04 July 2011

Bicycle Machines

Lately I've been swept up by a fascination with bicycle-machines: a whole range of mechanical functions driven by the power of a human-pedaled bicycle. Laundry-machines and blenders, honey-centrifuges and grinders, the bicycle-machine can greatly reduce the time and energy necessary for many ordinary, everyday tasks. They can also be used to generate electricity using an alternator or dynamo, powering small electronic devices, LED lighting, even a laptop computer. But truly bicycle-machines are most efficiently used in the production of mechanical power. For all our washing, spinning, grinding, husking, blending needs, a bicycle-machine can remove the need to consume electrical energy in performing these mechanical tasks, thereby helping us reduce our electrical energy consumption and to improve the efficiency of how electrical energy is used; reserved for essential electronic devices instead of being unnecessarily guzzled in high-input electric motors. Plus, the kinetic exercise in powering a bicycle-machine is good for the body, a much better use of time than pushing a button and idly waiting in front of the television for a load to finish. And best of all, bicycle-machines operate using simple mechanics that nearly everyone can learn to repair or even build using common tools and human hands. Bicycle-machines are based on truly human-scale technology with a vast potential to provide mechanical power without the need for electricity. So, with such an adaptable energy source available, why aren't we using more bicycle-machines?

Our modern-day priorities and expectations have become very mixed-up in terms of our energy needs. Why spend hours and dollars a week at a private gym when one can have their own spin class at home doing laundry? The social aspects of gym membership could be restructured in community gatherings to design and build more human-scale technology! Obviously I am speaking a little tongue-in-cheek, but the truth remains that converting electrical energy into mechanical power is very inefficient and costly, especially when the electrical energy is generated using finite or contaminating resources like coal, gas, and petroleum. So long as we continue to nurture our addiction to the false ease of button-pushing power (nearly all of which tasks we performed only a generation or two ago by hand), a realistic jump to alternative energy sources remain an impossibly expensive pipe-dream only accessible by the extremely rich or become a mega-project extension of our mega-consumption lifestyle, dominating our horizons with massive stands of wind turbines or algae fields or solar arrays to power our impossible demands. Imagine instead coming home on your commuter bicycle which pops into a standing structure to mix yourself a margarita before you send your clothes through the rinse cycle or grind your coffee beans or knead dough for tomorrow's breakfast.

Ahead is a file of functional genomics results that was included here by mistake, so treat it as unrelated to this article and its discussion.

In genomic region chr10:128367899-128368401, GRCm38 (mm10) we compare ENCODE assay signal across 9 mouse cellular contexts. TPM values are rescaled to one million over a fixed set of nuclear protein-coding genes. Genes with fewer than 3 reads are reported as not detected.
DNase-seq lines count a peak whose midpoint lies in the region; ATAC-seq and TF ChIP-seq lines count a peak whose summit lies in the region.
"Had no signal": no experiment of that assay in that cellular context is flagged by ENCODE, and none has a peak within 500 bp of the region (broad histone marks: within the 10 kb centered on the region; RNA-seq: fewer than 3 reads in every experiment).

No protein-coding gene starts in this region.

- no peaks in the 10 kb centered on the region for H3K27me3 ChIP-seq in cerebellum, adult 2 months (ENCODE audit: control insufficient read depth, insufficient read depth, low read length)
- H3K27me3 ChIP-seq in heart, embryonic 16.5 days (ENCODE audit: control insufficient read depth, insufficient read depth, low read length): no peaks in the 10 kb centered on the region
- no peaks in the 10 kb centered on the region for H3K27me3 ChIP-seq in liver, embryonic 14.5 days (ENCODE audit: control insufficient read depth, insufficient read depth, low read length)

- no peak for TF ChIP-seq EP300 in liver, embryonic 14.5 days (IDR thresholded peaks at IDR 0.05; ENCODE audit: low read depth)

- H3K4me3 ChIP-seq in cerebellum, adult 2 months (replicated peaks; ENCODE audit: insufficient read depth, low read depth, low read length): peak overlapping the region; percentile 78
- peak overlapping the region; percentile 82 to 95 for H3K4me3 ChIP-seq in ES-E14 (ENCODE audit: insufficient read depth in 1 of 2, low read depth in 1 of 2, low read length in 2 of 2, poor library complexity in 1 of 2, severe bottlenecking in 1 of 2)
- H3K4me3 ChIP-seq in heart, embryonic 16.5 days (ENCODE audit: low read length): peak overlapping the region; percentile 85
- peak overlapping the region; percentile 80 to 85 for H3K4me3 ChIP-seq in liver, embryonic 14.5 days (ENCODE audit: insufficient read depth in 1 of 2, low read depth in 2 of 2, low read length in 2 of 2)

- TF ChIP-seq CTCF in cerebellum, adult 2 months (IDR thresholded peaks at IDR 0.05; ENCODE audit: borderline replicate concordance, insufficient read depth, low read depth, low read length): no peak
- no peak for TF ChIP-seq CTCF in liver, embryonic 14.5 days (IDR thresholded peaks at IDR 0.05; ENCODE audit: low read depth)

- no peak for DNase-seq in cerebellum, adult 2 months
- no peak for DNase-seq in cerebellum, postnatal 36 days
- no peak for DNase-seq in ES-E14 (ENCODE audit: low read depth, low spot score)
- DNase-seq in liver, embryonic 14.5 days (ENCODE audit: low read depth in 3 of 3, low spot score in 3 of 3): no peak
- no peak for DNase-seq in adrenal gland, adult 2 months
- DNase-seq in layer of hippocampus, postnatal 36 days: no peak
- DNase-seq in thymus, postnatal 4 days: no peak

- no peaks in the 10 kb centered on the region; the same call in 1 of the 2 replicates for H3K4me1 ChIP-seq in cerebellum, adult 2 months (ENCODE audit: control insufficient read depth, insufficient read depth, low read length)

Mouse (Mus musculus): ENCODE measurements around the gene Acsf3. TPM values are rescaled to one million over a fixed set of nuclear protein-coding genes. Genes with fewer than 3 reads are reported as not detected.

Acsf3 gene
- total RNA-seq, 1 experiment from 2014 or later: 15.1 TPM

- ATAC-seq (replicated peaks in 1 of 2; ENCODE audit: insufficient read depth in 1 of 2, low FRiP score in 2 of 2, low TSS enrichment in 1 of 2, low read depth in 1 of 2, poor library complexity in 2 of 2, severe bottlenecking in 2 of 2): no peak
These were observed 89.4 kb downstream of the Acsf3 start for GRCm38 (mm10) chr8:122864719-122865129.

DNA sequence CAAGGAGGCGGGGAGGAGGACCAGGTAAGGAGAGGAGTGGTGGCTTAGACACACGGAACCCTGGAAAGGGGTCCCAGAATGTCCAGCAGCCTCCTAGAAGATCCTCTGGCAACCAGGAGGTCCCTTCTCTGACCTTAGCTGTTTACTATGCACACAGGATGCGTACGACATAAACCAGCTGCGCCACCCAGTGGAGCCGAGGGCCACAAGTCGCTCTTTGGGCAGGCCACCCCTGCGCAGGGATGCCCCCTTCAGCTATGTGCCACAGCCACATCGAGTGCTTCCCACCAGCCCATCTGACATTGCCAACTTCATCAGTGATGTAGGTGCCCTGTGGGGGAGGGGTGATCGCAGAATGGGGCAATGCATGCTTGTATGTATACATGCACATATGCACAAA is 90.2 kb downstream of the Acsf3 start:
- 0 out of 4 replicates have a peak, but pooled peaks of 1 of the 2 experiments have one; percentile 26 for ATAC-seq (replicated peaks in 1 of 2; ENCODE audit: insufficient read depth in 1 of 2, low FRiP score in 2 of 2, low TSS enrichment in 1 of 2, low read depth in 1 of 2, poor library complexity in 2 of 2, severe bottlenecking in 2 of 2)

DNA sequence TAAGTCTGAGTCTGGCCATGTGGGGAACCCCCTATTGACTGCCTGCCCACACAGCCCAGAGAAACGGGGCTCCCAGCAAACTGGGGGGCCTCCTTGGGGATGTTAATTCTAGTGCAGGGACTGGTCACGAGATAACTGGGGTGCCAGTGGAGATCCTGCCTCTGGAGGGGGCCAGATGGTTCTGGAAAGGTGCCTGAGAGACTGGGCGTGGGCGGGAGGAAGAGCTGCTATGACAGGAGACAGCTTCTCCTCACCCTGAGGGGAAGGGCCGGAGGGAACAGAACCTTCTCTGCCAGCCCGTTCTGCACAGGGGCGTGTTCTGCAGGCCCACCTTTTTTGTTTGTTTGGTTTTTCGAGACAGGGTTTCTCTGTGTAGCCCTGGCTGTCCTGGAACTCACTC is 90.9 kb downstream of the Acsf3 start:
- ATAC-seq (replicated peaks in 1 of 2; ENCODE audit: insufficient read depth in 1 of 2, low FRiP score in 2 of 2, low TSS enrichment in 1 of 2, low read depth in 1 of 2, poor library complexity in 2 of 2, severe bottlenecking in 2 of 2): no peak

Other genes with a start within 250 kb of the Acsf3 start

I am a big supporter of alternative or green electricity production, but I also know its limitations when used on a small-family scale where electrically-driven motors simply require more investment in sun and batteries than most people can afford. Small-scale solar is great for keeping cell phones or laptops charged or even providing 12V car stereo music, but it will never run a blender to froth the egg in a pisco sour, let alone spin excess water from wet laundry or run a circular saw. Having spent some years perfecting my hand-saw technique and how to best wring-out wet clothes, going without pisco sours while at home, the potential of a bicycle-machine to put leg-strength to work on these tasks strikes as lightning revelation, an answer from the heavens that ironically has always been available at least in my lifetime. When electricity was cheap and thoughtless, the genius of the bicycle mechanism was temporarily forgotten. Now folks all over the world are pulling gears out of their closets and putting pedals to power. I hope some of these ideas inspire you as well, returning us all to technology a little more human in scale.

In Guatemala, Maya Pedal
In Mexico, C.A.C.I.T.A. (a great video on a variety of bicycle-powered devices with English subtitles)
An idea for an electric generator
An idea for a bicycle washing machine
An idea for a bicycle blender